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Badruddin Ajmal: Businessman, AIUDF chief and Assam’s next kingmaker?


Locating AIUDF chief Badruddin Ajmal is never a problem in his home town, Hojai in Nagaon district, about 170 km east of Assam's state capital. For, he and Ajmal Foundation are everywhere. Posters and hoardings, schools, colleges, hospitals, madrassas, all bear the name of the family. The real surprise came when our vehicle entered the expansive Ajmal estate, which has a carport housing about 20 vehicles of different makes and colours, a pond to supply fish to the household, a lawn with pavilions, a palace and an army palace staff.

The interiors of Ajmal's house look like a huge durbar. We saw at least 100 people waiting for the leader to make an appearance. And when cleric-perfumer finally did so, no one rushed to attract his attention. No one spoke. The leader always has the first right to speak. Doing everything large-scale is perhaps an Ajmal trait. The family owns most of Hojai, a town of 36,000 people. It also runs the largest agar plantation near Hojai, Asia's richest NGO named Markaj-ul Maaris and Asia's largest rural charitable hospital – the 500-bed Haji Abdul Majid Memorial Hospital & Research Centre – besides one of the world's biggest perfume businesses.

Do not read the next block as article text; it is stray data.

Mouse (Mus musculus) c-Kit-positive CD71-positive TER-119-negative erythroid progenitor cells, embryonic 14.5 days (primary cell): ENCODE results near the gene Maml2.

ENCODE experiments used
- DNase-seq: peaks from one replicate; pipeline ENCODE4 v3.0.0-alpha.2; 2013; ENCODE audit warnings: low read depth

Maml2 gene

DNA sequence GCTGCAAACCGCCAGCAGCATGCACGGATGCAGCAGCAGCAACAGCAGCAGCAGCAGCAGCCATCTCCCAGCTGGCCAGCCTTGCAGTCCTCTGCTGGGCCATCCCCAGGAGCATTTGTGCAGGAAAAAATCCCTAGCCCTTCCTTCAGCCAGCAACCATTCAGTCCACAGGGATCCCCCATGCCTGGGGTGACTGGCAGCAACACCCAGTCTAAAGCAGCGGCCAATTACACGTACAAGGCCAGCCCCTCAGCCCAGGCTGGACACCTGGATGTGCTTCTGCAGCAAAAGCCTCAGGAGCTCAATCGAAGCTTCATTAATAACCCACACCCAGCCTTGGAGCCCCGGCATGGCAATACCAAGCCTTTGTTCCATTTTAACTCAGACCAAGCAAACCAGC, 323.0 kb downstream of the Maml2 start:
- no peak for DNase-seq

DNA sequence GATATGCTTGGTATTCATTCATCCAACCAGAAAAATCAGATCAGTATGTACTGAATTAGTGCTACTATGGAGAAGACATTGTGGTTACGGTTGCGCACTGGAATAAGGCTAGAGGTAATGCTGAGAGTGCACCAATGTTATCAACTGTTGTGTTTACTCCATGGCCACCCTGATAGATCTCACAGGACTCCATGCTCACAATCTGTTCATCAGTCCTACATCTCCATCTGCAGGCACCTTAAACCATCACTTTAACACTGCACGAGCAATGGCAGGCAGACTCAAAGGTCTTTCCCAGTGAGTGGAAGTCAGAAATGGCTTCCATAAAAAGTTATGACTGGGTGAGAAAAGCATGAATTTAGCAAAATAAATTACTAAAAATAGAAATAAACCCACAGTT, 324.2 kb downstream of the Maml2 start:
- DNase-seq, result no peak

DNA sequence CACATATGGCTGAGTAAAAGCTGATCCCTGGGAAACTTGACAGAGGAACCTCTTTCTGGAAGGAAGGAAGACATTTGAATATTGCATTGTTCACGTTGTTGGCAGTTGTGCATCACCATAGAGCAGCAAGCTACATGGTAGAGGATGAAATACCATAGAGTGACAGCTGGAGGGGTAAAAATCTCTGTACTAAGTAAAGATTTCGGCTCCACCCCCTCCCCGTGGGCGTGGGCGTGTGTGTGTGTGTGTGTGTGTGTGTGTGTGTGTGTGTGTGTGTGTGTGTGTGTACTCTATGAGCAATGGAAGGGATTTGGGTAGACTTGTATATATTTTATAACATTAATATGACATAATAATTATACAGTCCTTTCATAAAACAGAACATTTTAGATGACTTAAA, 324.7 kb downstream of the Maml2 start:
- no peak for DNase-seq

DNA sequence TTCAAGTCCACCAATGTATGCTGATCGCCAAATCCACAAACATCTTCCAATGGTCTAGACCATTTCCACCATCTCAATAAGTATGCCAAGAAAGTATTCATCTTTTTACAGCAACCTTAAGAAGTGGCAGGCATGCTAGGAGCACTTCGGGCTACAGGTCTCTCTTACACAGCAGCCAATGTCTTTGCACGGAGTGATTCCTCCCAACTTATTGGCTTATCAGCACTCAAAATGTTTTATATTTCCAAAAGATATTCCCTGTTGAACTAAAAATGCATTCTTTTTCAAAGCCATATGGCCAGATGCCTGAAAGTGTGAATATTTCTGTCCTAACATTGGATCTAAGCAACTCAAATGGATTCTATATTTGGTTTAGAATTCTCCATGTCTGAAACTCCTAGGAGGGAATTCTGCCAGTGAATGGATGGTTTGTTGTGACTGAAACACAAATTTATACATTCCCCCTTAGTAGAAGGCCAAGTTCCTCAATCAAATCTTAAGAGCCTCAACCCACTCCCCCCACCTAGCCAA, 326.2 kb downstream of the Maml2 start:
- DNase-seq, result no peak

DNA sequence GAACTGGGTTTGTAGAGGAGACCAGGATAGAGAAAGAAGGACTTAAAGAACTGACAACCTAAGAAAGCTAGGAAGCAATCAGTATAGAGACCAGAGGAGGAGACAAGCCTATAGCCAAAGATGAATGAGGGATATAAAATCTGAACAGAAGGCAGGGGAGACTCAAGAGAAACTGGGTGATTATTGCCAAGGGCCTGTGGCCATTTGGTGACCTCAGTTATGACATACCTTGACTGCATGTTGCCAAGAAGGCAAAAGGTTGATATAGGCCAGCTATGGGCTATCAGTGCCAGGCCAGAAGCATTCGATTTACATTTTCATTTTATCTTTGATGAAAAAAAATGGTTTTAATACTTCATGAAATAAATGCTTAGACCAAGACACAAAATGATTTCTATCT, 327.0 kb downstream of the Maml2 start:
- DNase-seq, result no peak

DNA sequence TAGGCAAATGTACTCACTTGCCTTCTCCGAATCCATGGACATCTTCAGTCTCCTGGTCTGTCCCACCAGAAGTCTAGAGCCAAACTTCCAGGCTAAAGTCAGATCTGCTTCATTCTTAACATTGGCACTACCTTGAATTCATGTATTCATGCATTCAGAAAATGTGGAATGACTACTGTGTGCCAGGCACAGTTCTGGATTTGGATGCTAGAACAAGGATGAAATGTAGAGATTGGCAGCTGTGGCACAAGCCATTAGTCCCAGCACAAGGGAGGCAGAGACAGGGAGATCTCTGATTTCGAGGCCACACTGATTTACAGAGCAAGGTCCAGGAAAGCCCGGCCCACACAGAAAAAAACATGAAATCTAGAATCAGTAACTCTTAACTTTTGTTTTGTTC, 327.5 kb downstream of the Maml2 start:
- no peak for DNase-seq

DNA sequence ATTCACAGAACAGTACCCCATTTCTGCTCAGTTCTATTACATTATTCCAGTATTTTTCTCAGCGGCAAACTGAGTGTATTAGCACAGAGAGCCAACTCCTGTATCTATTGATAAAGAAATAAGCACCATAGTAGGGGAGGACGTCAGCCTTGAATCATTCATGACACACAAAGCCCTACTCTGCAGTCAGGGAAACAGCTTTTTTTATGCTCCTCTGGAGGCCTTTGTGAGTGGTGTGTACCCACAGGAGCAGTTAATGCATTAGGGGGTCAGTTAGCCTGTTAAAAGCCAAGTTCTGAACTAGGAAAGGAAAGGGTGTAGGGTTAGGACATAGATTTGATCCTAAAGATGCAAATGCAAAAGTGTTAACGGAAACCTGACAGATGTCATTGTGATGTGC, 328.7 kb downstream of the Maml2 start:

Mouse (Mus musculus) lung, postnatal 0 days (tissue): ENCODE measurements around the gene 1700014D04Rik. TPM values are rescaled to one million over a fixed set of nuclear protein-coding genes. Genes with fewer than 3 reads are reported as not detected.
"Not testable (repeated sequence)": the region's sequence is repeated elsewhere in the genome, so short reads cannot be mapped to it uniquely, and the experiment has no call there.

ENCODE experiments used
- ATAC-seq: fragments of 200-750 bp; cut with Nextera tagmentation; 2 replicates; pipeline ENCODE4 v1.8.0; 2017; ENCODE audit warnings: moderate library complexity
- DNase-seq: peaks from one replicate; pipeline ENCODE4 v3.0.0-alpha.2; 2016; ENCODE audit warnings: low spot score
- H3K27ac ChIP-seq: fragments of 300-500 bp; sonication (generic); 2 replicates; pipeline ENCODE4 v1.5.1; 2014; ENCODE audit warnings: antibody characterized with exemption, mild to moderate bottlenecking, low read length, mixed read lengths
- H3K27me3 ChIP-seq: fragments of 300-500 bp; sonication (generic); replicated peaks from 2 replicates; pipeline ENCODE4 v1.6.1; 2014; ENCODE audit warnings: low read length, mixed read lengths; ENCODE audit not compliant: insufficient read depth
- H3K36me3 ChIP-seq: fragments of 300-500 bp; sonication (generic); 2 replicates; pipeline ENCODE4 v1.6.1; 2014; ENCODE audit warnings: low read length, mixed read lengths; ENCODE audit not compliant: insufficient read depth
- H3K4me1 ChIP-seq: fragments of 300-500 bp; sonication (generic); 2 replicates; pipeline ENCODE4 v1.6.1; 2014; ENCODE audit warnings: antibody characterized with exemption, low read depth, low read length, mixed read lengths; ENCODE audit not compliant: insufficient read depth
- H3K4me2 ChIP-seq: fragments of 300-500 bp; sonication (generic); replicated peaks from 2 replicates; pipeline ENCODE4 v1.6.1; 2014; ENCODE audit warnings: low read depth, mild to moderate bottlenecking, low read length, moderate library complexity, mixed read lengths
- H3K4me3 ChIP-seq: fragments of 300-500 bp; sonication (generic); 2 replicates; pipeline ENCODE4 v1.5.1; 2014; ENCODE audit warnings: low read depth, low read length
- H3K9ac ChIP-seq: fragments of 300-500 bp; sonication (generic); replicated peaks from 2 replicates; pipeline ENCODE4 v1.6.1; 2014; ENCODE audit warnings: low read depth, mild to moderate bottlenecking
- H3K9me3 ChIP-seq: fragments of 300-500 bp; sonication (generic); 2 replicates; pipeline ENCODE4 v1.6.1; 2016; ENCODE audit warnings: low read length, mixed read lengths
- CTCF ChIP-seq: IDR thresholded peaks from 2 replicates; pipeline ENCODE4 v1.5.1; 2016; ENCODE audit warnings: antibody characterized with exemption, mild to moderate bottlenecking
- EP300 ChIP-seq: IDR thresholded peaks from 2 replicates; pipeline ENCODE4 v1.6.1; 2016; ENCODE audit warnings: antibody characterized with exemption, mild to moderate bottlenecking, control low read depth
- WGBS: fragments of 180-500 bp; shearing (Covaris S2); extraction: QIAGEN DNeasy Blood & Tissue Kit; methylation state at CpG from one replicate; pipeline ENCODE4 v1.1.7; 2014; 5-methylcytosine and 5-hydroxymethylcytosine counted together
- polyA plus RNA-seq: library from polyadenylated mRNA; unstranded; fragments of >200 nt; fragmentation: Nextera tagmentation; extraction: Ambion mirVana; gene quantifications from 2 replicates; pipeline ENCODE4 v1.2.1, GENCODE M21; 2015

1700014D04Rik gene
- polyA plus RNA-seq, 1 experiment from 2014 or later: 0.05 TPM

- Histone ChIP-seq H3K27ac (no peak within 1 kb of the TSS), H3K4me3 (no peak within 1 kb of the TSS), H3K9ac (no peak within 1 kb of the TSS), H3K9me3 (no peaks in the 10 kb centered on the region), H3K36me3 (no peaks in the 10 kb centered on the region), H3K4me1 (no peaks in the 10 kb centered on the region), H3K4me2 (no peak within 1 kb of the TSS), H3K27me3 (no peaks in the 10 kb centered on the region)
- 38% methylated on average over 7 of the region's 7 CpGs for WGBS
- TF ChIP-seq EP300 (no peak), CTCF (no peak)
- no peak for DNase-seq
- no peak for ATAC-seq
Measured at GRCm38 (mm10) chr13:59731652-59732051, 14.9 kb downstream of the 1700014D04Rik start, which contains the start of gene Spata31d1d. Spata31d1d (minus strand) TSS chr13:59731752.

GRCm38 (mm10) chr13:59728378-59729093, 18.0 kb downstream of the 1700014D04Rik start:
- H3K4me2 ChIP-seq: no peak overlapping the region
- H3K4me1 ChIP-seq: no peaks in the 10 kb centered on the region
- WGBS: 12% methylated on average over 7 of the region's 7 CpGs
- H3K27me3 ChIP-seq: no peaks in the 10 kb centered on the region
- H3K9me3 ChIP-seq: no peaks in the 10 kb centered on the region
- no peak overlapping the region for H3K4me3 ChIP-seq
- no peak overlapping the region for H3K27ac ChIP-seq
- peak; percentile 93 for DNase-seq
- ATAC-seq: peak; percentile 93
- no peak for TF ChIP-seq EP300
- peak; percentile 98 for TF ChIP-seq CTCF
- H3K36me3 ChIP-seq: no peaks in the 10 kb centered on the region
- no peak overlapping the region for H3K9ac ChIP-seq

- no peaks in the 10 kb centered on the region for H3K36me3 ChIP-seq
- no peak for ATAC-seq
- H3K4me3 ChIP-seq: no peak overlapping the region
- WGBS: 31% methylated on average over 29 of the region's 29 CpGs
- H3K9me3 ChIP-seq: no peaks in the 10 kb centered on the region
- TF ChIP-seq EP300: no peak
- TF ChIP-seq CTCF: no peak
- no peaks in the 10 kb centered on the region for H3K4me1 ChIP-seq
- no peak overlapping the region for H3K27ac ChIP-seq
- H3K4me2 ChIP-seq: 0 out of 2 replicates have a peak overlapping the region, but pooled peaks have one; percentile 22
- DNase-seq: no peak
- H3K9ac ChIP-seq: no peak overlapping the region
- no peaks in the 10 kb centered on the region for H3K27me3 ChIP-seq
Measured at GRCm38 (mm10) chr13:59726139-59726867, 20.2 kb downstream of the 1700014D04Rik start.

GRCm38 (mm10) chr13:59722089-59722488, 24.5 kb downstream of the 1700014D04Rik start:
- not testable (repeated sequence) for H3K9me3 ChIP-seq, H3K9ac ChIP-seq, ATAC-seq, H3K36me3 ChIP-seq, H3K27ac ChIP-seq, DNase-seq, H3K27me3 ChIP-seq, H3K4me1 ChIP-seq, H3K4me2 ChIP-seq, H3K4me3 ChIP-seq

But who is Badruddin Ajmal? Nine years ago, Assam chief minister Tarun Gogoi asked the same question dismissively. Earlier this year, after his party AIUDF won half the seats it contested in a tribal council, Ajmal asked, “Now, who is Tarun Gogoi?

That, precisely, is the length of AIUDF chief Ajmal's journey so far, while Gogoi's graph in Assam has been southbound since the 2014 Lok Sabha election. Of the 14 LS seats, the Congress managed three while the BJP bagged seven. And Ajmal emerged as Gogoi's equal. A scholar from Deoband in Uttar Pradesh and one of India's richest politicians who made his millions from the family business, Ajmal insists that his party was formed “because the Congress betrayed the minorities" in Assam.

For the AIUDF, the youngest of Assam's top five political parties, the rise has been phenomenal. From 10 seats in 2006 – six months after its birth – the party secured 18 in the 126-member assembly in 2011, leaving behind the once-potent regional Asom Gana Parishad with 10 seats and BJP with five seats. Sixteen of AIUDF's seats in the last assembly election were spread across nine districts where Muslims, mostly Bengali-speaking migrants, are in a majority. But Ajmal draws a distinction between the AIUDF and parties like the Hyderabad-based All India Majlis-e-Ittehadul Muslimeen of Asaduddin Owaisi.

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